|A long time ago, our people, enslaved and broken, struggled to survive the harsh treatment of their Egyptian oppressors. God heard our cries and “with a mighty hand and an outstretched arm,” as the Bible puts it, delivered us from slavery to freedom.
It is through God’s grace that this nation is freed from the shackles of servitude, not because they intrinsically “deserve” to be free. If anything, the contemptible behavior of our ancestors after the Exodus causes God to rethink the redemption of the Israelites more than once.
Ever since then, we sing our thanksgiving to God for our liberation every day. It is, along with the Creation, a leitmotif in Jewish prayer and study and celebration. This experience of freedom continues to deeply reverberate in the hearts and the souls of the Jewish people.
Passover is the time when Jews all over the world get to sit around a table and extol God for our salvation. We sing, we eat, we pray, we celebrate. There is much joy in recalling our experience. But there is also time spent remembering the bitterness of our servitude. Saltwater, bitter herbs, the matzah itself! – all deepen the meaning and messages of Passover with memories of oppression.
Of course, we recall our suffering in Egypt and then over the subsequent millennia. Of course, we recognize the ways in which Jews still experience hatred and prejudice, even in our own cities. But it’s never been enough at any seder I’ve attended to speak only of the oppression of the Jewish people. In the words of the Jewish poet Emma Lazarus, “Until we are all free, we are none of us free.” Or as the late, great Solomon Burke sang it , “None of us are free/ if one of is chained/Then none of us are free.”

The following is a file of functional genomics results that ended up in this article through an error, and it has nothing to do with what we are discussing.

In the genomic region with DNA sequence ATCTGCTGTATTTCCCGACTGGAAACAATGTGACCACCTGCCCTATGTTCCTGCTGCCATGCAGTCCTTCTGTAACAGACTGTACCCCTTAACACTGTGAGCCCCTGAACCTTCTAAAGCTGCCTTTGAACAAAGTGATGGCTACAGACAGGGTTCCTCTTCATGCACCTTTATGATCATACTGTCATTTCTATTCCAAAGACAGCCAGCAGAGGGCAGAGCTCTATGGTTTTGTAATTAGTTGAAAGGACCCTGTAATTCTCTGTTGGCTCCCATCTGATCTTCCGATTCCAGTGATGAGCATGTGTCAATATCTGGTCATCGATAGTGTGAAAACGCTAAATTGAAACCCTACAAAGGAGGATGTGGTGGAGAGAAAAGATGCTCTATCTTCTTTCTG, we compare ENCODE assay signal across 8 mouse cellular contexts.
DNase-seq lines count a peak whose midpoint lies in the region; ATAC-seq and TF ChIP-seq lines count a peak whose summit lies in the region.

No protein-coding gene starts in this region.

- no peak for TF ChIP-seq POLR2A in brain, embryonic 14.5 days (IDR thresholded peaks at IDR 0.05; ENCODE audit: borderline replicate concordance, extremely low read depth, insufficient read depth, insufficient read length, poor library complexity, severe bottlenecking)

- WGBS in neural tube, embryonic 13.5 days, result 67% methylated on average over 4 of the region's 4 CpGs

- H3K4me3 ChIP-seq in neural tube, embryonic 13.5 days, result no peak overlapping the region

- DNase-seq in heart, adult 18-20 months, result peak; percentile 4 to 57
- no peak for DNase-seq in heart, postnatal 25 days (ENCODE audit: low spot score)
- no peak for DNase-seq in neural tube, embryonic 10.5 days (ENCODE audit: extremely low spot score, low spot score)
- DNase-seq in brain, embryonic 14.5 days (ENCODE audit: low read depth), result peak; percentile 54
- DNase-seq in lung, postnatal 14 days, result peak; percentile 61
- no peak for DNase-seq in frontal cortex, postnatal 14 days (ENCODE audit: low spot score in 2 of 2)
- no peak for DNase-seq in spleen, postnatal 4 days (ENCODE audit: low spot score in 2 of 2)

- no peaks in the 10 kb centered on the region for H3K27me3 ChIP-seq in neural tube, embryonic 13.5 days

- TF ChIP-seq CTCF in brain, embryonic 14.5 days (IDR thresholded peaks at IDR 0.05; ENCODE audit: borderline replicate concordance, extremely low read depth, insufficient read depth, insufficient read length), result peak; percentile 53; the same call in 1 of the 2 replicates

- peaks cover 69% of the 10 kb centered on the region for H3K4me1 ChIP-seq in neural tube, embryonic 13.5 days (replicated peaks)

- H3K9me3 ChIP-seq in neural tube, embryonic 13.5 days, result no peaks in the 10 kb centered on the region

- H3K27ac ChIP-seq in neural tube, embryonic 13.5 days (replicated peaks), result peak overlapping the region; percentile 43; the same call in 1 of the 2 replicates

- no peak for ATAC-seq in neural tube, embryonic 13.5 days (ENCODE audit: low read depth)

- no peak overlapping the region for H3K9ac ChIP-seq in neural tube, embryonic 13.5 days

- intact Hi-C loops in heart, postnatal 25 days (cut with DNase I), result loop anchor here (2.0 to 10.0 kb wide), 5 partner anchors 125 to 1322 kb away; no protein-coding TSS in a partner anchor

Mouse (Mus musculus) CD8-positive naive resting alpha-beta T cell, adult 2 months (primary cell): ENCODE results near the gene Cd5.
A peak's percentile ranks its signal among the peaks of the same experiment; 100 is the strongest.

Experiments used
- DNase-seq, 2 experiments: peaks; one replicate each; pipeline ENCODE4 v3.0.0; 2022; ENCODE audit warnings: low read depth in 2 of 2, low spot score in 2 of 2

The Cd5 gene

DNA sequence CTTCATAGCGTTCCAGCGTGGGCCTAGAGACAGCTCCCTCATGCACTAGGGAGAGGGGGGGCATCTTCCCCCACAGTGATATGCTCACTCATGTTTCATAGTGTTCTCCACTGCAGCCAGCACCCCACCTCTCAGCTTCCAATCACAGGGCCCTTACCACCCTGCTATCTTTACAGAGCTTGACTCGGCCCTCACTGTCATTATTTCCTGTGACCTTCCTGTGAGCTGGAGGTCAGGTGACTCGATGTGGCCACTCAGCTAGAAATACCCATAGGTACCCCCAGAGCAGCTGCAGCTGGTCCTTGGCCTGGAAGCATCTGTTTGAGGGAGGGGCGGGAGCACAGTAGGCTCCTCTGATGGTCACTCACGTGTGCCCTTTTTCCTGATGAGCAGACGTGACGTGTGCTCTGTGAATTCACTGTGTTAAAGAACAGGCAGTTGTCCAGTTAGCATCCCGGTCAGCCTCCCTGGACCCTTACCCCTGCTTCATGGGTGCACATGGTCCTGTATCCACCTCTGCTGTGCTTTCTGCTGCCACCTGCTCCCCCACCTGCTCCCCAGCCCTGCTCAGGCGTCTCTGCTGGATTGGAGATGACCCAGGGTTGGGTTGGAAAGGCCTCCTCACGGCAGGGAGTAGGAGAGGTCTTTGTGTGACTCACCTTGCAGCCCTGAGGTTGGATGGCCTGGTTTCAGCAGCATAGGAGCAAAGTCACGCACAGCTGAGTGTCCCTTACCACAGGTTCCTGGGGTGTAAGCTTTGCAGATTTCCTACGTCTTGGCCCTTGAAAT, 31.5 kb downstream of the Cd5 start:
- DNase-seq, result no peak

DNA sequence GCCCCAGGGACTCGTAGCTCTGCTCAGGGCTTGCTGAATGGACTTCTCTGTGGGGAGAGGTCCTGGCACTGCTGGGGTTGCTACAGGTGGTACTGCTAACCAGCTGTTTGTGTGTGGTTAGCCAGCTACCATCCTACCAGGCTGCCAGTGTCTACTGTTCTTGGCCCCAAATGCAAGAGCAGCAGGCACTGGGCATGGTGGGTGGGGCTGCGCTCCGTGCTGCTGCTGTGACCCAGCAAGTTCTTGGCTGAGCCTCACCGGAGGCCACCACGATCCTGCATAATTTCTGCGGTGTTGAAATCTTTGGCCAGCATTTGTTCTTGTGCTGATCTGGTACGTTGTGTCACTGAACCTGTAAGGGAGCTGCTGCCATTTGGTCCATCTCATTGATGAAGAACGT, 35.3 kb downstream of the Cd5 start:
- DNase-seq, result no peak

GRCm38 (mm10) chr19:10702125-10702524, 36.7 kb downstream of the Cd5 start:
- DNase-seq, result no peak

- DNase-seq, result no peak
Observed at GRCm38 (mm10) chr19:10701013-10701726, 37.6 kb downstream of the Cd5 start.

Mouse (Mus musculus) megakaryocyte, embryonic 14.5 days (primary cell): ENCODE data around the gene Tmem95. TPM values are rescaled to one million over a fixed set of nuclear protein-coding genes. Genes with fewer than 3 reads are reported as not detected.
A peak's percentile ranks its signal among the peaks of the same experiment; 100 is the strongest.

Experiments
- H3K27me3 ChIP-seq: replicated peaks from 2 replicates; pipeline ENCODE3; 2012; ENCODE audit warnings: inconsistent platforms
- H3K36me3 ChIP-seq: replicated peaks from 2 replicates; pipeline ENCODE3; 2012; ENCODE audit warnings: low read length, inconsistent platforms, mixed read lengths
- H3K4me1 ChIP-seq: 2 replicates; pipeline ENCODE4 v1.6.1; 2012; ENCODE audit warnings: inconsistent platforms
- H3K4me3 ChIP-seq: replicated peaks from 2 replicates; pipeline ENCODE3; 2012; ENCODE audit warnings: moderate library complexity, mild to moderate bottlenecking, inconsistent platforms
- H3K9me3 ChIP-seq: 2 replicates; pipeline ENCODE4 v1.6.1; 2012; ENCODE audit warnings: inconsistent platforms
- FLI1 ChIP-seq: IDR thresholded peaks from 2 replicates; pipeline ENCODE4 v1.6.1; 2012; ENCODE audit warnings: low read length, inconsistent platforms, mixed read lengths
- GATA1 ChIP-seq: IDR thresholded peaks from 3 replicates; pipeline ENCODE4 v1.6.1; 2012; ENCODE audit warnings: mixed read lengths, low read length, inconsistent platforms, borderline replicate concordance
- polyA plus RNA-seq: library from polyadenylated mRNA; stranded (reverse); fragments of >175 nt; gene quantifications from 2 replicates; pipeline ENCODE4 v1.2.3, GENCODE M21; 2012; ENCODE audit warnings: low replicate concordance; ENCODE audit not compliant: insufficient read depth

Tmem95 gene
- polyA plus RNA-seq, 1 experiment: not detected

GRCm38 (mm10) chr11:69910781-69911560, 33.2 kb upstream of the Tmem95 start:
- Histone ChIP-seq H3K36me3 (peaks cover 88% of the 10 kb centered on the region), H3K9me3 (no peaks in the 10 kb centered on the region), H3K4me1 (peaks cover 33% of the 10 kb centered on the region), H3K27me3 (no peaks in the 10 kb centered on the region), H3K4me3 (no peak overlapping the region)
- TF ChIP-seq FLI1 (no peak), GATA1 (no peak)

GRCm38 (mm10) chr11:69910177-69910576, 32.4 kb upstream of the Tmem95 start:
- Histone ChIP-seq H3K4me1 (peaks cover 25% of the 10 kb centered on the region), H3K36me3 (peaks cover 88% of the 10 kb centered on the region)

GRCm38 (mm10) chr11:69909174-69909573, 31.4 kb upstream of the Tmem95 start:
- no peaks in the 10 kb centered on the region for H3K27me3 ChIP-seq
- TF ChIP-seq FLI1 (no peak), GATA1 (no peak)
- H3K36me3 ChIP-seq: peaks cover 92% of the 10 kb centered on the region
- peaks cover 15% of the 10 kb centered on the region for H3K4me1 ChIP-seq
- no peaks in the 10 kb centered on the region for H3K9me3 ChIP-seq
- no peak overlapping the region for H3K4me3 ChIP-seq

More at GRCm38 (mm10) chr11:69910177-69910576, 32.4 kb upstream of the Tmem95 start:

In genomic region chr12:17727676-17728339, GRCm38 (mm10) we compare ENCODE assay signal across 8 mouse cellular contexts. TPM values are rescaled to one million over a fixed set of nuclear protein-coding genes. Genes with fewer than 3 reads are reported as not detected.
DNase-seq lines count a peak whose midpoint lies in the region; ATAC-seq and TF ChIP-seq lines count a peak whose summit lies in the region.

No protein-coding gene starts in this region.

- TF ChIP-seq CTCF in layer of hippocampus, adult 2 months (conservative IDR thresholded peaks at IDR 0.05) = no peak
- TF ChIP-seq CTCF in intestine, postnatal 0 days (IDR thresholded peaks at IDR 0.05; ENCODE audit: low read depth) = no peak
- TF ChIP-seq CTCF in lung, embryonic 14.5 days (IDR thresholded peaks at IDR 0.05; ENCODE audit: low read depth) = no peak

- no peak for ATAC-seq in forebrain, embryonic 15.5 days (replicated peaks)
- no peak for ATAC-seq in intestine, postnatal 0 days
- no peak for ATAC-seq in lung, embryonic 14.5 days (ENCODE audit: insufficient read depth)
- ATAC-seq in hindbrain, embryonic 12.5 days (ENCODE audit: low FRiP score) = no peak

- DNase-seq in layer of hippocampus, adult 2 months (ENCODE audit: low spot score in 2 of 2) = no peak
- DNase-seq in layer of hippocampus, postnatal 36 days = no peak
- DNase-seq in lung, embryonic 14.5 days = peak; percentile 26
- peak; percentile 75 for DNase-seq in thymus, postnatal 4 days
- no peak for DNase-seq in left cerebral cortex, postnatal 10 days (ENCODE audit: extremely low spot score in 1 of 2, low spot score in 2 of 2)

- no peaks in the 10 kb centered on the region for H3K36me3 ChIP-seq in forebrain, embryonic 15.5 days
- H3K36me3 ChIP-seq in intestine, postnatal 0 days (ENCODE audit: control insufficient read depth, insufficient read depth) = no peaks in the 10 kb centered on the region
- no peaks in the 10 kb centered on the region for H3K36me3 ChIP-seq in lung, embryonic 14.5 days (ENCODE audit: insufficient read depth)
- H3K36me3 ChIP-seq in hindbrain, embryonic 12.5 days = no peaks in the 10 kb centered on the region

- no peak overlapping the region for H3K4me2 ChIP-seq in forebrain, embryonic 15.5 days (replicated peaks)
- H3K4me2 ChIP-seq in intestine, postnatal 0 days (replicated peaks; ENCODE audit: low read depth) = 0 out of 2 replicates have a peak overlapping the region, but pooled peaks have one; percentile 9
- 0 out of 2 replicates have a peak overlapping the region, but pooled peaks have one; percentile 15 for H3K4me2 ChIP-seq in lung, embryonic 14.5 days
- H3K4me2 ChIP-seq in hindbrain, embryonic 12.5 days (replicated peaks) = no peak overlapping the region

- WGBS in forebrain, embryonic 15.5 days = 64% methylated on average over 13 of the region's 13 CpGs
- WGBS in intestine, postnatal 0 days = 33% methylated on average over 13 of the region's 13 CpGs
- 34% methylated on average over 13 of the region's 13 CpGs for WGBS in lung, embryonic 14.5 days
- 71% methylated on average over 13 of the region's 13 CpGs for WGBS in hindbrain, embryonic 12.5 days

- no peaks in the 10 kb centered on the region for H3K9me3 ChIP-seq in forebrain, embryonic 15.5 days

We know the degradation of slavery. We know the fear that comes with powerlessness. We know the insecurity of being disenfranchised. We know the degradation of prejudice, of being the Other, the Outsider. And with that knowledge comes an obligation. It says so many times that we must treat the stranger justly because we were strangers in the land of Egypt. But there seem to be Jewish people in the Newton community who do not want to honor the very Jewish mission to work for the freedom of all people.
Mayor Setti Warren called a meeting held last night to address various antisemitic and other racist incidents in Newton. He spoke of understanding each other’s differences, and of moving forward as a community to set the stage for a future where people with different backgrounds can feel comfortable.
Today’s Boston Globe reports that “… some in the audience had other ideas, wanting only to talk about anti-Semitism.
At points, it devolved into a forum where Jewish activists heckled an African-American woman who spoke of her son being called a vulgar racist slur at school, where the superintendent of schools was booed and needed a police escort to his car, and where a woman held a sign reading: “It’s not prejudice, it’s anti-Semitism.”
People who did not identify themselves got up to say they were put off by the speakers who talked about the 1964 Civil Rights Act, the Americans With Disabilities Act, and marriage equality.